Summary List Placement
Jay Skebba grew up in Toledo, Ohio, reading the local newspaper, the Toledo Blade. It’s the only place he’s ever wanted to work.
But now, 29-year-old Skebba, a business reporter and the vice president of the Toledo News Guild, said he’s “embarrassed and ashamed” to work there after management manipulated Wednesday coverage of pro-Trump rioters storming the Capitol and after the publisher’s wife called Vice President-elect Kamala Harris a “wh—” on Facebook.
In response, the Toledo News Guild has gone on a byline strike, meaning stories won’t show reporters’ names, to make a statement about how management at the Toledo Blade “manipulated wording in headlines, stories, and photo captions to alter the reality of what occurred during the insurrection at the Capitol.”
On Wednesday, pro-Trump supporters violently stormed the US Capitol, breaking windows and stealing property, as they unsuccessfully disrupted the counting of the electors to certify President-elect Joe Biden’s win.
That same day, management at the Toledo Blade sent an edict to the newspaper’s digital team, which said the paper cannot dub all rioters at the Capitol as supporters of President Donald Trump. Management inserted clarifying words such as “mostly” Trump supporters to describe the rioters, and removed a reference to the president in a lead sentence.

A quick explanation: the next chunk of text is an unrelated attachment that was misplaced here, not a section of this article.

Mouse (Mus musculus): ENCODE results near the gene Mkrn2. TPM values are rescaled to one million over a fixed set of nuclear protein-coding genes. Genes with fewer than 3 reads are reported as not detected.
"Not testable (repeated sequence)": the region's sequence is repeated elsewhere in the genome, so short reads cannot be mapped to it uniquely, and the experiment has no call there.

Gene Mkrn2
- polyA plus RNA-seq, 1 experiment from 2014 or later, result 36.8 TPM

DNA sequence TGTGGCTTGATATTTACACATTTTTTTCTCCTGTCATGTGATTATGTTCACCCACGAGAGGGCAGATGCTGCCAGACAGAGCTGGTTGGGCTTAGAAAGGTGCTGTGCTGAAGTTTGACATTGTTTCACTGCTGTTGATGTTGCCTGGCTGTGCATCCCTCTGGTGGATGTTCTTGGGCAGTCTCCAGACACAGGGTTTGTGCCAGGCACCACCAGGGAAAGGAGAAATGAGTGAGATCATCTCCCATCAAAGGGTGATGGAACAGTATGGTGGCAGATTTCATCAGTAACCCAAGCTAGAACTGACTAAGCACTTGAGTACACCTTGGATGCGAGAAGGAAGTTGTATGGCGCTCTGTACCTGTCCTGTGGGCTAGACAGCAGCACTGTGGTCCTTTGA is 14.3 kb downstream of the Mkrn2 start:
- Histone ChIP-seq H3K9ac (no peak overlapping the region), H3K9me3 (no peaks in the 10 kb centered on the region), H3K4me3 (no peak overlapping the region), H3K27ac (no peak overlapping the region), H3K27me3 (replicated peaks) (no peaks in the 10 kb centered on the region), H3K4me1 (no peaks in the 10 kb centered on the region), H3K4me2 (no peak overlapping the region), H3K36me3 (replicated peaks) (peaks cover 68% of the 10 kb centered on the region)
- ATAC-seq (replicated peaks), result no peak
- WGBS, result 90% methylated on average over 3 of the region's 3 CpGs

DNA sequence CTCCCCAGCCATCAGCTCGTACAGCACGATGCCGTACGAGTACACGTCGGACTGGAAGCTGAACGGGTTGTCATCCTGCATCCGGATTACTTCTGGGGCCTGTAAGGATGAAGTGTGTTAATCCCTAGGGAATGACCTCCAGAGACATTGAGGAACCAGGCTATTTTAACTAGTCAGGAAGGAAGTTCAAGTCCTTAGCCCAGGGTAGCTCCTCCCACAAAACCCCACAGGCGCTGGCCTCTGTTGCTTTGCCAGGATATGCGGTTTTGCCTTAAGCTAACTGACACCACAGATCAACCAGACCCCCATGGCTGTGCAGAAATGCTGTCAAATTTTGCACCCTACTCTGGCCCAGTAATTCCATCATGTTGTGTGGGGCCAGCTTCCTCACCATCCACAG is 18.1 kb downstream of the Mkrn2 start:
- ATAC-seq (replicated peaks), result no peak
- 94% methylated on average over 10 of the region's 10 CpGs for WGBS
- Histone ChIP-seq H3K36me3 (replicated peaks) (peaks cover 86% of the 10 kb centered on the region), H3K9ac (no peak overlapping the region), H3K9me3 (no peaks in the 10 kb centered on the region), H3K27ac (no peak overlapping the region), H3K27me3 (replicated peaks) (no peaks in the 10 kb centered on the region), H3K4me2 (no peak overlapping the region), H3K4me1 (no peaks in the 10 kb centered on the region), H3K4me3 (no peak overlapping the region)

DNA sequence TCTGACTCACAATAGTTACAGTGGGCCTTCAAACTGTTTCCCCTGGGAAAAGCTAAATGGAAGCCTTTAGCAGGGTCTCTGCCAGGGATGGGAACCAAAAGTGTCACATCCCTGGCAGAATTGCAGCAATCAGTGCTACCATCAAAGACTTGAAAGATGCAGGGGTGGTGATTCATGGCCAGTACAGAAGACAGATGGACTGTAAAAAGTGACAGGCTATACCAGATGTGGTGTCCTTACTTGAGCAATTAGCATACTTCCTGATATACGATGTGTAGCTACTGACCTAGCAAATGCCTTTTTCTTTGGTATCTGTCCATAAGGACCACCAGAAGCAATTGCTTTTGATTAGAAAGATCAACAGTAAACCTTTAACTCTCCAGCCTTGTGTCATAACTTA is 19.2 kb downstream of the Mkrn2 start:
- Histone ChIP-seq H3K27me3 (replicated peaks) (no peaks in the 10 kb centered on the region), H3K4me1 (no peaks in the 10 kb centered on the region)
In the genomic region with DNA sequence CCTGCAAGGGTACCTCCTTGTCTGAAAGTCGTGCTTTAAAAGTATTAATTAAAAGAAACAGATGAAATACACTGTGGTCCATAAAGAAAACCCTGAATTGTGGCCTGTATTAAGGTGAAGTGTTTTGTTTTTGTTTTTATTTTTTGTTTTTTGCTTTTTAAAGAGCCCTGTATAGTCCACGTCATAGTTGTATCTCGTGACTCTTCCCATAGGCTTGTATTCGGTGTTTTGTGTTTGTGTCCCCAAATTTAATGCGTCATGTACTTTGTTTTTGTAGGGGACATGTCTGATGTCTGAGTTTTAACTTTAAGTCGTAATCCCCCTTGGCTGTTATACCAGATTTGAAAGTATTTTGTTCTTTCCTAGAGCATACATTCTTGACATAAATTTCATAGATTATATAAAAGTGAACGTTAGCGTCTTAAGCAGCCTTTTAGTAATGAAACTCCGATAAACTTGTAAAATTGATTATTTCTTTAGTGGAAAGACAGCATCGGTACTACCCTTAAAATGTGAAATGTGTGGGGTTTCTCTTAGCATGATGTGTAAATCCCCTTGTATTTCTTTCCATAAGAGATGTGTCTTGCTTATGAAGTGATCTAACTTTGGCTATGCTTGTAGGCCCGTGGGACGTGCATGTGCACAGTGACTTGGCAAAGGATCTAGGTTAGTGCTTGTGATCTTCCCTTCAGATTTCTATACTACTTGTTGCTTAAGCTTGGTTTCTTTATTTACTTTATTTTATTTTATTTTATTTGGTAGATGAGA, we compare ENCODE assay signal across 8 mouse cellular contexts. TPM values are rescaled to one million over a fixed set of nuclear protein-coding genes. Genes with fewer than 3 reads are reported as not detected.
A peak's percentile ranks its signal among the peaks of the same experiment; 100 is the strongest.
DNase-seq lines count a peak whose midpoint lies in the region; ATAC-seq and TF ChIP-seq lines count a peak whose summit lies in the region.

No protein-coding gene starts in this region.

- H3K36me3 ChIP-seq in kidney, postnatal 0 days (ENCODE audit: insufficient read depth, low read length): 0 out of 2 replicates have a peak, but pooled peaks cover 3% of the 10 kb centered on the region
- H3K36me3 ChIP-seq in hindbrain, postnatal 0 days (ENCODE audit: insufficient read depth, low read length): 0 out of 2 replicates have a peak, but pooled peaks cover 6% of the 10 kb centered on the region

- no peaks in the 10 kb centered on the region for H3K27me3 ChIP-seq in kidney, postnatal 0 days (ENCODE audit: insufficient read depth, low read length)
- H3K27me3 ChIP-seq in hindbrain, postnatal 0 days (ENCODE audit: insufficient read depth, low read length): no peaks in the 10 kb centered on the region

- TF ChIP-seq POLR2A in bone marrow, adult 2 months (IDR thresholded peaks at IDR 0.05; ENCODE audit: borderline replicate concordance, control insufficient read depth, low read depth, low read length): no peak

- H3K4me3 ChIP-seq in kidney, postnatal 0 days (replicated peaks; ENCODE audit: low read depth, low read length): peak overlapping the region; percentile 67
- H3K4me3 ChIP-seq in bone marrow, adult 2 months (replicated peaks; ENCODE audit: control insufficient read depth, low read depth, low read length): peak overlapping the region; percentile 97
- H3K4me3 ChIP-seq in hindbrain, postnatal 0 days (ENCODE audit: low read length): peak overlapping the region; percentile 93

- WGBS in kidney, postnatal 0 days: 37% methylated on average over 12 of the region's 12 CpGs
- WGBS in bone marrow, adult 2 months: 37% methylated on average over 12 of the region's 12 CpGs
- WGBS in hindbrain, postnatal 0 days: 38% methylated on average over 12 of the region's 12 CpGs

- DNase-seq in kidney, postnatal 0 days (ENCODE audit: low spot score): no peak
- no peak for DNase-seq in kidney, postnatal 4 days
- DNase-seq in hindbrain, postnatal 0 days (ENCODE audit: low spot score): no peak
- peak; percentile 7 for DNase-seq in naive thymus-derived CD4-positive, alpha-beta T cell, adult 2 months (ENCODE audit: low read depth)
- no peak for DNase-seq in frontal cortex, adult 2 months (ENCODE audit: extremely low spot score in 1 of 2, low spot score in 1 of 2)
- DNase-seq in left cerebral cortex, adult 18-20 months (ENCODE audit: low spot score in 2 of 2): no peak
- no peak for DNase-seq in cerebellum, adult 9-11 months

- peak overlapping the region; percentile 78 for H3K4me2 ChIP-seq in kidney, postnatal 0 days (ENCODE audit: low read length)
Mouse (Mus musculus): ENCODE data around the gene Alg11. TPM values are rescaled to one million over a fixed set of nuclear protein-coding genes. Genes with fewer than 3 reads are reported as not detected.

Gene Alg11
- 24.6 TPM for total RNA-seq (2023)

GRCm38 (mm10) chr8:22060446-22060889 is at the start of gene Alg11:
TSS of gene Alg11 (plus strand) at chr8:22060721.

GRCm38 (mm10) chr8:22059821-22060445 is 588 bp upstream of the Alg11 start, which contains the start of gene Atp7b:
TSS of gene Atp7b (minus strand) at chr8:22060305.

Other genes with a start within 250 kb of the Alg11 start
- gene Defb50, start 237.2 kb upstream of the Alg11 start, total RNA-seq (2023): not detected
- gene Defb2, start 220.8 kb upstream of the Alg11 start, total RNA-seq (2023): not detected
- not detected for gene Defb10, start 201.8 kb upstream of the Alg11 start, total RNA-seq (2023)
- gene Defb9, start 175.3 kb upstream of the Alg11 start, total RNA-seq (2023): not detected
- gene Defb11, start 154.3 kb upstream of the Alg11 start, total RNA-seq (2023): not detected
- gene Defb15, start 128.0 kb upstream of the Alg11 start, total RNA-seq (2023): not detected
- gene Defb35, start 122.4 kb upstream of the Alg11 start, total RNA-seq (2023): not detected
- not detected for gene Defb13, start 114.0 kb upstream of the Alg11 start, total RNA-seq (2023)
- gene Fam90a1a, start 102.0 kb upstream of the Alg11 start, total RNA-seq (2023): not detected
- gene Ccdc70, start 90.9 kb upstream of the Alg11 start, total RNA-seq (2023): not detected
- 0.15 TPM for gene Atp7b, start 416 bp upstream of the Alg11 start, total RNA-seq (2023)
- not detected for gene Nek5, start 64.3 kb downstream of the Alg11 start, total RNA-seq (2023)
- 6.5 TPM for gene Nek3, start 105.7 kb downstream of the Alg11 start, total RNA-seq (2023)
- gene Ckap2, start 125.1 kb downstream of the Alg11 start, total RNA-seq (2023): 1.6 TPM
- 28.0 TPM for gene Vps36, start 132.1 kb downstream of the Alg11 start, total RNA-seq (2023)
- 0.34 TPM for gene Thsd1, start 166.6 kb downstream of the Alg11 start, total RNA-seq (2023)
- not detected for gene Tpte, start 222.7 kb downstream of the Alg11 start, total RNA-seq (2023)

“What happened Wednesday is not ethical; it’s not OK,” Skebba said. “It’s altering reality for political purposes, and in journalism you don’t do that stuff.”
Block Communications, a family-owned company that owns the Toledo Blade and Pittsburgh Post-Gazette, and the executive and managing editors were not immediately available for comment Friday.
Skebba said the community has shown an outpouring of support for the Blade reporters in their byline strike. He added that with the byline protest, he wants Blade management and the Block family to know “what you’re doing is not going unnoticed and your community is not on your side.”
“The newspaper I work at is not the newspaper I grew up reading,” he said. “What I try to tell myself is I don’t work for the Blocks, I work for the community.”
So far, management and the Toledo News Guild have not been in talks to resolve the situation, Skebba said.
On Facebook, Susan Block, wife of the chairman of Block Communications, wrote in all caps, “No peace! No unity! No concession! No legitimacy to a stolen election!” Claims of election fraud have been unfounded. She continued her post, calling President-elect Joe Biden “illegitimate” and his vice president a “wh—.”
In a statement to WTOL, Block Communications’ legal team said Susan Block’s social media posts represent her own views as a private citizen and that she has a First Amendment right to the freedom of speech.
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